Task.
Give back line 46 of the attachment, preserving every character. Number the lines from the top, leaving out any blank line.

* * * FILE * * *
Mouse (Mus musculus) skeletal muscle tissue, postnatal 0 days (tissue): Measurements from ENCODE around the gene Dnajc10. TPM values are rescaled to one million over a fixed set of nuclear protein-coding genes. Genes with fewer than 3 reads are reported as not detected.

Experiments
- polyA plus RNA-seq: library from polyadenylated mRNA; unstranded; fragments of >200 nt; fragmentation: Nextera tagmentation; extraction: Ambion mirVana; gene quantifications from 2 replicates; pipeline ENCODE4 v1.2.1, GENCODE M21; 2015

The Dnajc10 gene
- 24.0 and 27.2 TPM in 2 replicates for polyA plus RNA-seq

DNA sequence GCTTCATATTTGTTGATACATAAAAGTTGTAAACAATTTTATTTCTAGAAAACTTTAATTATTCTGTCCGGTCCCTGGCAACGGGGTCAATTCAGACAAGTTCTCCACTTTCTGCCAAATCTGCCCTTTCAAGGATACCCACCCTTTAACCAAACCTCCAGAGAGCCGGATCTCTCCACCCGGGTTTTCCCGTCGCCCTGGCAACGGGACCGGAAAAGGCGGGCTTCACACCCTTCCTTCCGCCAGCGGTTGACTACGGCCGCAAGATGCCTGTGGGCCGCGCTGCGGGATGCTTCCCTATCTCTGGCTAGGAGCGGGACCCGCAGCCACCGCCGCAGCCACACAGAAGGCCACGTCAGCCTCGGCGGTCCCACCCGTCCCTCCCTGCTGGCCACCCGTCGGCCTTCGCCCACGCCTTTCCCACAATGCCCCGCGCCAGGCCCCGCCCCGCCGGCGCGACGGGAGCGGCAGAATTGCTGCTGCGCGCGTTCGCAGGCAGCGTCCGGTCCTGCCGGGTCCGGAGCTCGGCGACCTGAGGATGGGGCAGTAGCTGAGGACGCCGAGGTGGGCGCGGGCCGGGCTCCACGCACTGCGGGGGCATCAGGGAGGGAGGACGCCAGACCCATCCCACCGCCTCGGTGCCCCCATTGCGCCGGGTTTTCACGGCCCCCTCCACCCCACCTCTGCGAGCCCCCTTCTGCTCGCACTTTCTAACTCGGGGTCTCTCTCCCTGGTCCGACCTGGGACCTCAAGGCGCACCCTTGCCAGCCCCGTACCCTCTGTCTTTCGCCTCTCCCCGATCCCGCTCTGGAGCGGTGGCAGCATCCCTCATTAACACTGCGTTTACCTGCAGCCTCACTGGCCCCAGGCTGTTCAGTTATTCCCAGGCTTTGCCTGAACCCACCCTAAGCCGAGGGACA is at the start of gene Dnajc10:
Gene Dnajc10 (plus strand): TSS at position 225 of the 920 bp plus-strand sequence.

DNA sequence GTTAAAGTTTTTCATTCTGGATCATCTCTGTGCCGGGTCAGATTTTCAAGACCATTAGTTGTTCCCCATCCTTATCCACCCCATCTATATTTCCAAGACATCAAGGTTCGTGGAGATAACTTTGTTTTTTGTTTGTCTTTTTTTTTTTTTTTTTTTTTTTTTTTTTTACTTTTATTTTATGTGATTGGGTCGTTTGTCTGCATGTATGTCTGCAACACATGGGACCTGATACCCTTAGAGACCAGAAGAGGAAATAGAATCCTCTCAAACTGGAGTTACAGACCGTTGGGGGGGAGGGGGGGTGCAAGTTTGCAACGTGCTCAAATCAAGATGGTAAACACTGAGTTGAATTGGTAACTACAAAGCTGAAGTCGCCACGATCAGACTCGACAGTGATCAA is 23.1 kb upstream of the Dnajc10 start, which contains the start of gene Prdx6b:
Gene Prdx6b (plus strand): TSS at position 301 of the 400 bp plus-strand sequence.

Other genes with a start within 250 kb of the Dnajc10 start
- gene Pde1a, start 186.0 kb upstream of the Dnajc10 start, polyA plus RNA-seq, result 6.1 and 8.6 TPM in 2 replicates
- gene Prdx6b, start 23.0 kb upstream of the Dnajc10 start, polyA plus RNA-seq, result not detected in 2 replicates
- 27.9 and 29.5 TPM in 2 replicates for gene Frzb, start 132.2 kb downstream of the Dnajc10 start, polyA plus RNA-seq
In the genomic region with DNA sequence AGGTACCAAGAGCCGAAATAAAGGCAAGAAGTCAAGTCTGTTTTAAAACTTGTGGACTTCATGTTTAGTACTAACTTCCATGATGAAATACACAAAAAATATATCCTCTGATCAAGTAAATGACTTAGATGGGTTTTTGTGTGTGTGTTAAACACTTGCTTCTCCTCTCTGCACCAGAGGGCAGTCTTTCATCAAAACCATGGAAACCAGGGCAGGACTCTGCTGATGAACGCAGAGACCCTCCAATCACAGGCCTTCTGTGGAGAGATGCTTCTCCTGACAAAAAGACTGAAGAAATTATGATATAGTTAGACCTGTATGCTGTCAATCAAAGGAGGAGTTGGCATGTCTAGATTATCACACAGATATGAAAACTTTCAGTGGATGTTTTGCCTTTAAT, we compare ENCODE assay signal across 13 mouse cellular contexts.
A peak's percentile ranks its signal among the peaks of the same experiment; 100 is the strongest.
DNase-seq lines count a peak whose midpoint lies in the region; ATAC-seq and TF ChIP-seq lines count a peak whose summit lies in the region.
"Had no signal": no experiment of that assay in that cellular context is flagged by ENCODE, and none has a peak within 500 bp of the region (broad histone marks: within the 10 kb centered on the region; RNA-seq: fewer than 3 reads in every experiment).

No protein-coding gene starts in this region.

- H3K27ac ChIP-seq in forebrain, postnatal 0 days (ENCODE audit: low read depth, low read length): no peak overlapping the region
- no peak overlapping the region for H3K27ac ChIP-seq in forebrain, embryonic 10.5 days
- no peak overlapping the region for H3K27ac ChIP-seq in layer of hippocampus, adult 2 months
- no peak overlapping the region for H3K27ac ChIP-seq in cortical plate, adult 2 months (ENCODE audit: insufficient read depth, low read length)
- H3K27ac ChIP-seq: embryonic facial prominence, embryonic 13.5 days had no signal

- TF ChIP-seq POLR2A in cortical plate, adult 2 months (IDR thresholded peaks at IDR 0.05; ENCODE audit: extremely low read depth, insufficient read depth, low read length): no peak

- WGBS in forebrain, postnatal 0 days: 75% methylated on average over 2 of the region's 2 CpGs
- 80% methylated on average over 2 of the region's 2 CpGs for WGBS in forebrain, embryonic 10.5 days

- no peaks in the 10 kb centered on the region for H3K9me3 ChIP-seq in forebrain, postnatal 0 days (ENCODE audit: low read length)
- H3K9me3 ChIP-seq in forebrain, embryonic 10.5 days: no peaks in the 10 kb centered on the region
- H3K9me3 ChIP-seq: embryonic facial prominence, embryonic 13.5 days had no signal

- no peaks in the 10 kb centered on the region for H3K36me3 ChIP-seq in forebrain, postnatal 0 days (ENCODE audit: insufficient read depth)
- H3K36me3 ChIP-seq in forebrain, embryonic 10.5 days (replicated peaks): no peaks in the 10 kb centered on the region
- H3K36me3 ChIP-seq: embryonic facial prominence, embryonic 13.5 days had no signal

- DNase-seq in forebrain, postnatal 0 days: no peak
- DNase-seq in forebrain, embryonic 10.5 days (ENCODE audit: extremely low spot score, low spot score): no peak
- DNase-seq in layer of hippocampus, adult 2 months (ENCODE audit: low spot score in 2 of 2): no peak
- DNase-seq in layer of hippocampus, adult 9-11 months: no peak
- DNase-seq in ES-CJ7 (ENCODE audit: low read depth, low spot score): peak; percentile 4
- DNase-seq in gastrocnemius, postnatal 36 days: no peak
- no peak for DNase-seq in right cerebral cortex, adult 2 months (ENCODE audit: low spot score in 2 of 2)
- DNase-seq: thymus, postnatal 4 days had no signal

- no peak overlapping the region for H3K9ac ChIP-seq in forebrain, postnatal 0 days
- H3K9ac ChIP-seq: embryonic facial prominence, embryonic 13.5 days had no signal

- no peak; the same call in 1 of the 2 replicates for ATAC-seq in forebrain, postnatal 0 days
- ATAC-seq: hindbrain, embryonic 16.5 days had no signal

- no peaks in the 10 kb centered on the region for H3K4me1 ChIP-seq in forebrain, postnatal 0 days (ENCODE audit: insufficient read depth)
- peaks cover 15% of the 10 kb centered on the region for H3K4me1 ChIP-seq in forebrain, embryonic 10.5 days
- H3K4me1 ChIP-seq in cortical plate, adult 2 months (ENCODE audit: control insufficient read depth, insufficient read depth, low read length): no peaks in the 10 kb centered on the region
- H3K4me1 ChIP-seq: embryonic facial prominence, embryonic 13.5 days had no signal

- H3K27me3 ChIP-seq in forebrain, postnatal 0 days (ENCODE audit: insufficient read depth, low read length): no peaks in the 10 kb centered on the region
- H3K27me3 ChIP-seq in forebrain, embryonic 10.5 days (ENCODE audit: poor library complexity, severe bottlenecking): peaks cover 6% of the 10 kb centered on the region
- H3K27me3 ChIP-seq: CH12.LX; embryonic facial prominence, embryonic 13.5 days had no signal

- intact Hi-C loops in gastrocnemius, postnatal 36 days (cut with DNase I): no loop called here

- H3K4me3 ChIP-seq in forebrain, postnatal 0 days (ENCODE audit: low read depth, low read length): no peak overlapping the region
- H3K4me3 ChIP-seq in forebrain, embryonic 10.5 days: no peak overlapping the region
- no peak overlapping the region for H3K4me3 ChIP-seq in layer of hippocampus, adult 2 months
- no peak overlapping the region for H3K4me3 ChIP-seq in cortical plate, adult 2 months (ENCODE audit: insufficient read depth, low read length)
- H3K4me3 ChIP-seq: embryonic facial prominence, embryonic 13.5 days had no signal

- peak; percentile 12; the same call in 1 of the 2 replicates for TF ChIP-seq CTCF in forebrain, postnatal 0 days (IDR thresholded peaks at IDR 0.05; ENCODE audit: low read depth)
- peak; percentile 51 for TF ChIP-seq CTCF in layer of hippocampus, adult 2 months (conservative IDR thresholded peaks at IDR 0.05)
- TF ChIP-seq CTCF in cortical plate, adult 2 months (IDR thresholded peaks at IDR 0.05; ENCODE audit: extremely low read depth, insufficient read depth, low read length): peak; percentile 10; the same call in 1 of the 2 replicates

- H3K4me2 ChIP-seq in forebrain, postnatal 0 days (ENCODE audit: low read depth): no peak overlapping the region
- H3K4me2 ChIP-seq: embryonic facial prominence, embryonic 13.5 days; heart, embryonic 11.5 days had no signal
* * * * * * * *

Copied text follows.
- peaks cover 15% of the 10 kb centered on the region for H3K4me1 ChIP-seq in forebrain, embryonic 10.5 days